It’s not often we have time on these final tables to report on much else but the bustouts on the table, but the following hand deserves a post of its very own…sadly.
There were no double ups. There were no eliminations. In fact, we didn’t even get to see a showdown.
Yet, I’m going to declare it a world record hand.
It started with a min-raise to 24,000 from Chiu Lee from under the gun and Jon-Pierre Narbey called in the big blind to see a flop of 8♦10♣9♥. Narbey led out with a bet of 45,000 and the action was on Lee. He went through his usual antics and several minutes past before Raj Ramakrishnan called time. That sparked Lee to call, but that was just beginning of the drama.
The turn brought the 7♠ which put an interesting board out there, but both players again took their time, much to the bemusement of players, fans and media alike. Eventually Narbey again tank-bet 45,000 and Lee tank-called.
If the play to this point was amusing, things simply got ridiculous on the A♦ river. Narbey again went into the tank for a LONG time. He wanted a count of his opponent’s stack. He wanted the pot spread. It was just all too much. Already close to ten minutes had passed and this time Jonathan Bredin had seen enough, and he motioned for time to be called again. Narbey took another good 30 seconds before tapping the table.
Now it was Lee’s turn to waste valuable minutes of our lives. He also fiddled with his stack, pointed at the pot, and wanted a count of his opponent’s stack. Were these guys for real? Another few minutes past and Ramakrishnan again called time. This was the third time that the clock had been called in the one hand, and second time on this street! Surely a record!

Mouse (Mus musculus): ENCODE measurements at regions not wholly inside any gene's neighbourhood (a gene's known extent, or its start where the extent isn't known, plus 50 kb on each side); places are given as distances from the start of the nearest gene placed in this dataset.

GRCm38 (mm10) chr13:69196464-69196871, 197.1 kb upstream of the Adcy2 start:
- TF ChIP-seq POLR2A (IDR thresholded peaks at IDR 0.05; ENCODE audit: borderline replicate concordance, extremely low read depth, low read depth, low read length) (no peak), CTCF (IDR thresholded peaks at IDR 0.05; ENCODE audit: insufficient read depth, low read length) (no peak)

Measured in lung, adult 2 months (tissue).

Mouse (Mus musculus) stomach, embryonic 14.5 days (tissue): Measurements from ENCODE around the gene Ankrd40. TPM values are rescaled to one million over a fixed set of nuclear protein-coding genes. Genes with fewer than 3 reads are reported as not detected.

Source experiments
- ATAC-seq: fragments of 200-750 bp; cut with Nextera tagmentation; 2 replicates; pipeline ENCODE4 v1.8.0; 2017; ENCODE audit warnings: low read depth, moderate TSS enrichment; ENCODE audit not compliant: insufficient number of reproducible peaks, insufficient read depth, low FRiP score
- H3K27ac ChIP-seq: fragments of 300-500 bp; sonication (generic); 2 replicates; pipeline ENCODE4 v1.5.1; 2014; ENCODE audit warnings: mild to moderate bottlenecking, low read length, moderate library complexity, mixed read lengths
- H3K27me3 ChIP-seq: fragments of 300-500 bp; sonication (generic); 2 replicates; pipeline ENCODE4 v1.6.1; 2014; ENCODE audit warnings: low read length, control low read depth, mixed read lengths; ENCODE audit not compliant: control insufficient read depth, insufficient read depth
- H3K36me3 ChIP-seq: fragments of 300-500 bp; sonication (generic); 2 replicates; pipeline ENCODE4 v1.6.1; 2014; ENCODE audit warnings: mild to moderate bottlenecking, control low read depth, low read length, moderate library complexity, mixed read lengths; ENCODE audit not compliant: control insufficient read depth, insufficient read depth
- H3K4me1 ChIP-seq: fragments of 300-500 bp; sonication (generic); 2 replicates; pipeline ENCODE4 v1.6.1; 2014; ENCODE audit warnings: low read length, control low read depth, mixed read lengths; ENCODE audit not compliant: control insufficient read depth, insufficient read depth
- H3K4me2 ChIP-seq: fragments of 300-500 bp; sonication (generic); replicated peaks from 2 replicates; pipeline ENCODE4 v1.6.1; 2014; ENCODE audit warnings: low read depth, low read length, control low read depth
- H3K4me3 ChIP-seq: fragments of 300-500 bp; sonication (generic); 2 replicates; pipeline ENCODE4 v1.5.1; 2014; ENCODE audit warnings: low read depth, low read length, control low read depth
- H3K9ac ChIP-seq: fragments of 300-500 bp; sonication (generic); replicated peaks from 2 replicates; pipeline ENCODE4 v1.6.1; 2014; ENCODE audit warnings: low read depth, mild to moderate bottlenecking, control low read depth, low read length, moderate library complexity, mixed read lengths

Well, it got better.
Lee eventually declared himself all in. The amount didn’t really matter by now, as most observers had switched off from this hand long ago as Narbey tanked…again. The stopwatch on this hand was now over 15 minutes, and we are not exaggerating. We timed it.
Just to set this new world record to a mark that should never, ever, ever be matched, Bredin called the clock on Narbey again. That makes four calls of the clock on one hand and an incredible three calls of the clock on the river alone. Astounding. We’ve declared it a new world record.
We took a small power nap and awoke to find Narbey folding his cards and Lee taking down the pot. Show the bluff one time?!? Nope.
After the hand, the players were given a firm, and much deserved, warning for time wasting. The total number of minutes in that hand was 17 and change, which is simply ridiculous for this event. In the combined years of watching tournament poker, myself and my colleagues couldn’t remember a hand that took longer than this, and I sincerely hope that I’m not around to see this world record ever get broken.